Watching Movies Alone with crumbsroom

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Such information is valuable, but I don't have to know what camera and what lenses were used to shoot, say, Seconds to decide it's a visual masterpiece. It is incredibly aesthetic visually, and just watching the film is enough to tell. Similarly, I don't need to know how the 70s look was achieved in Late Night With the Devil to decide it's close enough to the 70s vibe for me to enjoy it. Of course, you can disagree and say it looks nothing like the 1970s, but I already addressed that point before and said I don't think it really matters anyway. I just think it's close enough and good enough, you don't. Maybe my standards are too low. I can accept this sort of explanation, but regardless, I'd love you to tell me what are your favorite:
1. Films that reproduce the 1970s aesthetic. (Or films that reproduce any sort of old-school aesthetic if you don't know any for that decade specifically.)
2. Films that are visual masterpieces. Let's say your top 10 best-looking movies.
I stopped being interested in engaging with you in good faith when you off-handed and condescendingly dismissed my criticism with vague and vapid "it's still good though." I just wanted to get you to admit you didn't actually care or know what you were talking about beforehand. Thus, I'm satisfied.

Have a great one!



Fair enough. I think knowing & analyzing the technical aspects too much is detrimental to experiencing films. Films are not meant to be analyzed like that unless you want to make your own movies as a filmmaker. There's absolutely no point in going frame by frame to analyze a movie - something film critics sometimes do - it totally ruins the film as a whole. Films work magic because they're experienced as a whole, not a sum of its parts. And the whole is usually much more than the sum of its parts. I have nothing against knowledgeable people pointing out trivia inconsistencies, this-couldn't-works, and so on, but this does feel like minor nibbles that they somehow extrapolate to huge issues that stop them from even enjoying the film. There are some films I think are visual masterpieces and I know people knowledgeable about cinematography who say some shots were underlit and so on, and I thank God I couldn't tell because I know this sort of nit-picking would totally ruin my enjoyment. Then again, maybe those shots were underlit, or maybe it's what I think it is: chiaroscuro. Or maybe it's a failed attempt at chiaroscuro, which would make both of us right. Opinions were wary, and I learned to trust nobody but my own aesthetic sense and taste.



Some movies can be so 'cheesy' or 'bad' or outright demented that they transcend form. They create a new language out of film.


The problem with this one is that it hems too closely to what it hopes to achieve, and as a result, it just comes off as a watered down, flaccid version of the real thing. Basically it's lazy, and I swear the more I think about the script being a product of AI, at least partially, the more I can't shake the feeling that this is how such a dumb things could be generated without it at least being somewhat entertaining, or form busting.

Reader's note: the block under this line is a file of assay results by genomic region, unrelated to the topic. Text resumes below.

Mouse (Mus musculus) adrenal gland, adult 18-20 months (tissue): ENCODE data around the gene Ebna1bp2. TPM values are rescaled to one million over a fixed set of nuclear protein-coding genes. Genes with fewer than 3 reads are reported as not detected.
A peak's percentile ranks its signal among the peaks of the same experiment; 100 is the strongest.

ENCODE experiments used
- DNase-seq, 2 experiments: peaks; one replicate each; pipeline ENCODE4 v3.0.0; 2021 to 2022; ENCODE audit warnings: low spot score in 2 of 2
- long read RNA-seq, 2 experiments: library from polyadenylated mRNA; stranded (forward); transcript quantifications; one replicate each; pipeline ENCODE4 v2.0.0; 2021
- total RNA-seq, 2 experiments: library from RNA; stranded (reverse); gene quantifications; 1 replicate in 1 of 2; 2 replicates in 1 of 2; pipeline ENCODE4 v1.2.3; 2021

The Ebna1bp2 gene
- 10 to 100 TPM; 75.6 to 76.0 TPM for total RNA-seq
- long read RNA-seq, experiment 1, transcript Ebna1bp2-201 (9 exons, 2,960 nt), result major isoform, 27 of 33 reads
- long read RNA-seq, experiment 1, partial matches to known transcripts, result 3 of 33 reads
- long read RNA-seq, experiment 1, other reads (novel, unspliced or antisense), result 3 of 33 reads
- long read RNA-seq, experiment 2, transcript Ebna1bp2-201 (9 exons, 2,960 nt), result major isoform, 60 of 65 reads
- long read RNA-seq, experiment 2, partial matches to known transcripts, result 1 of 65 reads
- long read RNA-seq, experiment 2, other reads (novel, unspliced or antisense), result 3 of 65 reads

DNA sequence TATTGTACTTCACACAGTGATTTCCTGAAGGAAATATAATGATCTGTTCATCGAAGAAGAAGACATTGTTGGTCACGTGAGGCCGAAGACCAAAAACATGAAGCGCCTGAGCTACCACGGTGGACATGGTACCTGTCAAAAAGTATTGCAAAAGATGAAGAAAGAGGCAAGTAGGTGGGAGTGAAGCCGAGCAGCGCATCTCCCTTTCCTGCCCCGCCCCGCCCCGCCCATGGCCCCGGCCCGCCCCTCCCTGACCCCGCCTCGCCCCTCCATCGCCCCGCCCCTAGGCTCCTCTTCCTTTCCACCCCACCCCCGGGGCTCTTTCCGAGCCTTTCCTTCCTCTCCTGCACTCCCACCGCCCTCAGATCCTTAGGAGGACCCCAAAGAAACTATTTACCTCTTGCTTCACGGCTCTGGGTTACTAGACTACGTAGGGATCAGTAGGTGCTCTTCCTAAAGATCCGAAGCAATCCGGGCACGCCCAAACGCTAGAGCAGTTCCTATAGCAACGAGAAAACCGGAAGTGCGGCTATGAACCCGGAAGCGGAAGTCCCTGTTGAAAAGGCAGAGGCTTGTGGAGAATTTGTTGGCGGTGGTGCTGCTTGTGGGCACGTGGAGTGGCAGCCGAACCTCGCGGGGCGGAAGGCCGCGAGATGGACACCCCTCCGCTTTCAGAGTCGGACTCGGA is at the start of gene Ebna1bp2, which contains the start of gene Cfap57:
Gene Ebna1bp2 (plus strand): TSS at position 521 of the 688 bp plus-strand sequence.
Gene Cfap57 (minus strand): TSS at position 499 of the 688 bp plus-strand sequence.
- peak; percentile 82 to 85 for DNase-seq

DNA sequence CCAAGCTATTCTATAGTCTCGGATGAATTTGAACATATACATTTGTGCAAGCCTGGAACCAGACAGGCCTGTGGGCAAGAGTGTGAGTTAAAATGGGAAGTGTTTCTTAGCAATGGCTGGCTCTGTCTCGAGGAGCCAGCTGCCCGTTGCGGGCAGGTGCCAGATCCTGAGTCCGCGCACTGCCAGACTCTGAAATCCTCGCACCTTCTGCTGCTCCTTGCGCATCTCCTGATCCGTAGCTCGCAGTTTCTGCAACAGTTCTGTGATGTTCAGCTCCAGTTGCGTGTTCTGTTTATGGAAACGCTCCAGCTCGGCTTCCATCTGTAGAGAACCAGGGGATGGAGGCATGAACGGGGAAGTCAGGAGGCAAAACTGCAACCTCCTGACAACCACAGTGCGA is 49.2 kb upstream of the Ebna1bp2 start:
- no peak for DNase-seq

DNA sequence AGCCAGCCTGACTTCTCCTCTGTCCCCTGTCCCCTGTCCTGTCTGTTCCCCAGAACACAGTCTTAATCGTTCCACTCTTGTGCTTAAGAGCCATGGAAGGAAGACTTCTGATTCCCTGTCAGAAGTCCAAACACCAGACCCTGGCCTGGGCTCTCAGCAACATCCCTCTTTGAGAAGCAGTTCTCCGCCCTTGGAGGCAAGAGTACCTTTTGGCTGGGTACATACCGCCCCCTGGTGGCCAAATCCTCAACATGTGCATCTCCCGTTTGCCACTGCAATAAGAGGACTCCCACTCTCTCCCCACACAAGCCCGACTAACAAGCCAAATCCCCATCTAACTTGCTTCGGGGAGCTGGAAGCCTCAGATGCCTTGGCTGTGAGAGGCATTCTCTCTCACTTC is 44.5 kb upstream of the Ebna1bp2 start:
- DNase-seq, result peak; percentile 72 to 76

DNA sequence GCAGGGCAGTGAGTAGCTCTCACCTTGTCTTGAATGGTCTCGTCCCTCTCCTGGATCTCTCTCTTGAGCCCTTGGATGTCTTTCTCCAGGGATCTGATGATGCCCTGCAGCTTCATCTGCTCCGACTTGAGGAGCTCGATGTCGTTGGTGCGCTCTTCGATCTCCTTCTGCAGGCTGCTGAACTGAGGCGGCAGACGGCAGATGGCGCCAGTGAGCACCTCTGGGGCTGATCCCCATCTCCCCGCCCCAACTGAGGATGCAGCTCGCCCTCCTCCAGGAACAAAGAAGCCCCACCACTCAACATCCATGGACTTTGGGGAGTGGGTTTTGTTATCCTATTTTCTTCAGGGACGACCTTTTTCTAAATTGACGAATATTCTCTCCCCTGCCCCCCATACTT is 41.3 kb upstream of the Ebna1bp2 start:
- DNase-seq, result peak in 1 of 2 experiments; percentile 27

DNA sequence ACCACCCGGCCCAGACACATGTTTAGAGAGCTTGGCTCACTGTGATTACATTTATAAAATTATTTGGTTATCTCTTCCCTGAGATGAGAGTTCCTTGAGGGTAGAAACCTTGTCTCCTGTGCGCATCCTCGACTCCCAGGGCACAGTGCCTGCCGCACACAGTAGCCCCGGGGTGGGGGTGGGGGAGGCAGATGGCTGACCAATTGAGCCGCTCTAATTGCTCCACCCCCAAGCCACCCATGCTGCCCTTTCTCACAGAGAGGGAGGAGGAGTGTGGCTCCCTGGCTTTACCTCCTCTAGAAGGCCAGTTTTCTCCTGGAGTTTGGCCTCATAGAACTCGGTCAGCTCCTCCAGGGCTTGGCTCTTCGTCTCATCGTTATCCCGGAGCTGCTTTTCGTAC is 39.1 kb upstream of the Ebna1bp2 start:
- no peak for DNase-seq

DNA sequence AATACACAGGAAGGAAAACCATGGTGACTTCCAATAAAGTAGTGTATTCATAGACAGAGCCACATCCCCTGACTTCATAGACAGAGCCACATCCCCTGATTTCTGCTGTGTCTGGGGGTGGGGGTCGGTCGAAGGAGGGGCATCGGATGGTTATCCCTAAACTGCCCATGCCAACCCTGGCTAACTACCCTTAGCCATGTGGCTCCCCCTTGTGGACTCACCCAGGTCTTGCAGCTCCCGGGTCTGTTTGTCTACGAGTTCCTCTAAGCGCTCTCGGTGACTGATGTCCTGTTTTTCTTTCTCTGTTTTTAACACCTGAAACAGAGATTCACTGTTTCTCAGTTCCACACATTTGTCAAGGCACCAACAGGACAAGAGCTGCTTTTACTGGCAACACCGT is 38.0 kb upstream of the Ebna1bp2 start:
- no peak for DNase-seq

With a concept like this, I literally went into it expecting it to be either absurd to the point of transcendence. I wasn't expecting a serious experience with a movie. I was, minimally, hoping for what one would call a bit of fun. But it was just so amateurish, in all the bad connotations of this word (and I usually champion the amateur as much as I do the masters).


I don't begrudge anyone for liking it, though. Only saying it baffles me. I don't even understand how someone with bad taste could like it. It seems like it should exist right in the nether region where neither serious or unserious movie goers would give it the time of day. But instead, in this world that has clearly gone upside down, it now gets credit from both camps.



The amount of vitriol you have for this film is unbelievable - even more than I do for Marvel movies.

Didn't like it? Just forget it and move on. I don't mean it in a condescending way. I just see no point in wasting any more time on discussing a film one so vehemently disliked.



Crummy, you seen Ghostwatch? It's also on Shudder and it pulls off the TV special meets supernatural horror so well that it Orson Welles'd the UK into thinking it was real.



The amount of vitriol you have for this film is unbelievable - even more than I do for Marvel movies.

Didn't like it? Just forget it and move on. I don't mean it in a condescending way. I just see no point in wasting any more time on discussing a film one so vehemently disliked.

I don't think I'm wasting any time explaining why or how much I didn't think a movie worked. This is a movie forum. That's what happens here. And I like talking about movies I have strong feelings about, whether positive or negative.



It's not like I've spent the last week stewing over it in my personal life. But when I come here, and there is a discussion going on about it, why wouldn't I respond in a way that represents how I feel?



Crummy, you seen Ghostwatch? It's also on Shudder and it pulls off the TV special meets supernatural horror so well that it Orson Welles'd the UK into thinking it was real.

I don't think so. I've heard of it for awhile, but not sure if I ever actually watched the thing. Probably not.



I don't think so. I've heard of it for awhile, but not sure if I ever actually watched the thing. Probably not.
It wasn't available outside the UK until fairly recently. Got a blu-ray release and added to Shudder. Hope you give a whirl. Curious how you'll respond to it.



I can't believe I'm agreeing with FilmBuff. "This couldn't work because back then they shot on Quadruplex!" is valuable trivia for nerds, but hardly a reason the film doesn't work. Can't people suspend their disbelief anymore? Apart from some poor CGI, like the vomit, and the sporadic use of AI, which is always unacceptable, this was really well-made and fun. The denouement of supernatural guilt was a little bit disappointing in how glaringly obvious/Aronofskian it got but anything that came before was a good time